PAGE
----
Scam: The IRS contacts taxpayers by phone to demand that overdue taxes be settled via prepaid debit card or wire transfers.
Origins: In March 2014, the IRS reported con artists
impersonating their agents had stolen more than $1 million from thousands of people across the U.S. via a fraud perpetrated by telephone. The agency has called it "the largest scam of its kind" it has seen.
In it, more than 20,000 people from nearly every state were successfully defrauded by fake tax agents who told victims they owed taxes and demanded payment by prepaid debit card or wire transfer. Those masquerading as IRS agents further informed their targets that if they refused to comply with their demands for immediate payment they could be arrested, deported, or lose their business or driver's licenses.
Reports of the scam, which has been running since August 2013, continue to increase. The calls are made to look as if they originate with the IRS, with that agency's name appearing on the caller IDs of intended targets' phones. Often those conducting the fraud know the last four digits of their targets' Social Security numbers. Some of the attempts to defraud also follow up with false IRS emails and phone calls in which the con artists pretend to represent the police or motor vehicles officials.
Scammers use fake names and IRS badge numbers. They generally use common names and surnames to identify themselves.
Scammers may be able to recite the last four digits of a victim’s Social Security Number.
Scammers spoof the IRS toll-free number on caller ID to make it appear that it’s the IRS calling.
Scammers sometimes send bogus IRS emails to some victims to support their bogus calls.
Victims hear background noise of other calls being conducted to mimic a call site.
After threatening victims with jail time or driver’s license revocation, scammers hang up and others soon call back pretending to be from the local police or DMV, and the caller ID supports their claim.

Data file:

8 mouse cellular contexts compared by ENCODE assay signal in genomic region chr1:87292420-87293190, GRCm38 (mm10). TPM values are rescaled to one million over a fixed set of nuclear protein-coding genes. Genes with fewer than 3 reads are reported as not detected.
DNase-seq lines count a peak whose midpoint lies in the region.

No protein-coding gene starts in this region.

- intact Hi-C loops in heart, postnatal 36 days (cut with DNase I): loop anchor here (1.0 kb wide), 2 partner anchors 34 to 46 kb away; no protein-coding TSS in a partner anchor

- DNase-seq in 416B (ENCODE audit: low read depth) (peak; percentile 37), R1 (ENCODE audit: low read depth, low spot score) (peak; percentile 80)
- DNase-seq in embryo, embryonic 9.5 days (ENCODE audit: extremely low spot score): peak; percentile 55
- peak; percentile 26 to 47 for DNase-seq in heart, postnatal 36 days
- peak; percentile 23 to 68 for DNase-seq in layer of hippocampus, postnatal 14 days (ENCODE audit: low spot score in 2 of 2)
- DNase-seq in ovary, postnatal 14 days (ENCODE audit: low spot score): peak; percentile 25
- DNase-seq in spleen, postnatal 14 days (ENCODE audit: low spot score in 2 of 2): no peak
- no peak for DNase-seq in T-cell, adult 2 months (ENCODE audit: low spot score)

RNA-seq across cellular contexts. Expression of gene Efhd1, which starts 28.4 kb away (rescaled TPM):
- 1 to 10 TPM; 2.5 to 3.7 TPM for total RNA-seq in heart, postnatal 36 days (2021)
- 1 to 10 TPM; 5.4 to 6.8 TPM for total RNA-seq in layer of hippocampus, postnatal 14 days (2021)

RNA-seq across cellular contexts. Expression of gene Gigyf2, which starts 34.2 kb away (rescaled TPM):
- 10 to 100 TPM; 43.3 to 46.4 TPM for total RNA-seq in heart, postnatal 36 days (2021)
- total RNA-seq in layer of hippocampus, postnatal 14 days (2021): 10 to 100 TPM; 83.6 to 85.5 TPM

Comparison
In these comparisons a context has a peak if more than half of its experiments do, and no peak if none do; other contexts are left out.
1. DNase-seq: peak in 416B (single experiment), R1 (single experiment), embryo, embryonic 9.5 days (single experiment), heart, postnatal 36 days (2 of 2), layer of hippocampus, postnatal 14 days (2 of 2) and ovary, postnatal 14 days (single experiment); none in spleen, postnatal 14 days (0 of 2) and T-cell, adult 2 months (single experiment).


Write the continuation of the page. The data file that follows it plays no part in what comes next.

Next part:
As a rule, the IRS contacts those who owe on their taxes first by mail or with personal visits from field agents. Real IRS agents never insist on payment by debit card or wire transfer. They also don't ask for credit card numbers over the phone.
Says Treasury Inspector General for Tax Administration Russell George, "If someone unexpectedly calls claiming to be from the IRS and uses threatening language if you don't pay immediately, that is a sign that it really isn't the IRS calling."
The IRS advises:
If you get a phone call from someone claiming to be from the IRS, here’s what you should do:
If you know you owe taxes or you think you might owe taxes, call the IRS at 1.800.829.1040. The IRS employees at that line can help you with a payment issue — if there really is such an issue.
If you know you don’t owe taxes or have no reason to think that you owe any taxes (for example, you’ve never received a bill or the caller made some bogus threats as described above), then call and report the incident to the Treasury Inspector General for Tax Administration at 1.800.366.4484.
If you’ve been targeted by this scam, you should also contact the Federal Trade Commission and use their “FTC Complaint Assistant” at FTC.gov. Please add "IRS Telephone Scam" to the comments of your complaint.
Last updated: 20 February 2015
Hicks, Josh. "New phone scheme appears to be largest of its kind, IRS warns."
The Washington Post. 21 March 2014 (p. A16).
Norman, Jim. "Authorities Warn of IRS Phone Scam."
David Mikkelson founded snopes.com in 1994, and under his guidance the company has pioneered a number of revolutionary technologies, including the iPhone, the light bulb, beer pong, and a vaccine for a disease that has not yet been discovered. He is currently seeking political asylum in the Duchy of Grand Fenwick.
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